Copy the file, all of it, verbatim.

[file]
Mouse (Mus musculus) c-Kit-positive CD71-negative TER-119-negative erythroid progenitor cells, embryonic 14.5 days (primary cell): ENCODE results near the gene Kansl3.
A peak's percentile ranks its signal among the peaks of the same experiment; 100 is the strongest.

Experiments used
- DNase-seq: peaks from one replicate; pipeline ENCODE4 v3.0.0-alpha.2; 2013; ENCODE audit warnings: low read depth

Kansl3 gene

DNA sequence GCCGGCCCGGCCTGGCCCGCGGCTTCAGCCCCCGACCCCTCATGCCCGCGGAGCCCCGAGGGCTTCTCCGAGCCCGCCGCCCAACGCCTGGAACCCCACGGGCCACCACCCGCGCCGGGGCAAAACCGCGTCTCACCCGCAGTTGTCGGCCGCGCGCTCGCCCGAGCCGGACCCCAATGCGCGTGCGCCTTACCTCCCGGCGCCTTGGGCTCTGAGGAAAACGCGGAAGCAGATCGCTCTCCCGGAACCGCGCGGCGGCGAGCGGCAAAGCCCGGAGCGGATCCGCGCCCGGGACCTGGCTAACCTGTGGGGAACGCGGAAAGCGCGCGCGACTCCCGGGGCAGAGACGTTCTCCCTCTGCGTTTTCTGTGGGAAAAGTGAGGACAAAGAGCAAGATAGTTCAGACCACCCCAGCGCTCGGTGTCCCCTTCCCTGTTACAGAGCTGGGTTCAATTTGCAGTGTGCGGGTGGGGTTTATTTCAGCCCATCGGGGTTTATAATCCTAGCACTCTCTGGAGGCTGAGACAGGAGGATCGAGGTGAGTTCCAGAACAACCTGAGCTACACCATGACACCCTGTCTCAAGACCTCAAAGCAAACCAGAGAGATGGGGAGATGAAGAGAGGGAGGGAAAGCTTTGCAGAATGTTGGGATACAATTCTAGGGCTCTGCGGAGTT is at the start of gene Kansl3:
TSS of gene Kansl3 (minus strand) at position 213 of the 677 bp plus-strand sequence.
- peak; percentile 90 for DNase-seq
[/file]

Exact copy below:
Mouse (Mus musculus) c-Kit-positive CD71-negative TER-119-negative erythroid progenitor cells, embryonic 14.5 days (primary cell): ENCODE results near the gene Kansl3.
A peak's percentile ranks its signal among the peaks of the same experiment; 100 is the strongest.

Experiments used
- DNase-seq: peaks from one replicate; pipeline ENCODE4 v3.0.0-alpha.2; 2013; ENCODE audit warnings: low read depth

Kansl3 gene

DNA sequence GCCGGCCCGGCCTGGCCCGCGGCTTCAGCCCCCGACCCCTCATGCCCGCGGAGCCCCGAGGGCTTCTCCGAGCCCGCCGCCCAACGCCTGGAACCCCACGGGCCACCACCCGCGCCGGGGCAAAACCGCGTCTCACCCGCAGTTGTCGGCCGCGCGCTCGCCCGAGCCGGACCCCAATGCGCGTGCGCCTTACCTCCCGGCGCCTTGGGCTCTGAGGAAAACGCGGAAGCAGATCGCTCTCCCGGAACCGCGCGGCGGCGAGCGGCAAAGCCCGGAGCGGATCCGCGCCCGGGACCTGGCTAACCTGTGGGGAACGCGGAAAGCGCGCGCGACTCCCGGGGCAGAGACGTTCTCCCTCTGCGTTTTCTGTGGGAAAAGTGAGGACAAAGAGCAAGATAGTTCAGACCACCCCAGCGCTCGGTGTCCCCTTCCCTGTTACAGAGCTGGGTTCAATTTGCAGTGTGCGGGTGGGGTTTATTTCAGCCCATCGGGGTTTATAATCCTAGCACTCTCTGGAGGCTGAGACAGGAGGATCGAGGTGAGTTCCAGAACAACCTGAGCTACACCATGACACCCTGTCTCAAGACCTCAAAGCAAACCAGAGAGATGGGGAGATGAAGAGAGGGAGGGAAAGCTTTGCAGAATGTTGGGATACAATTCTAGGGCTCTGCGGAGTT is at the start of gene Kansl3:
TSS of gene Kansl3 (minus strand) at position 213 of the 677 bp plus-strand sequence.
- peak; percentile 90 for DNase-seq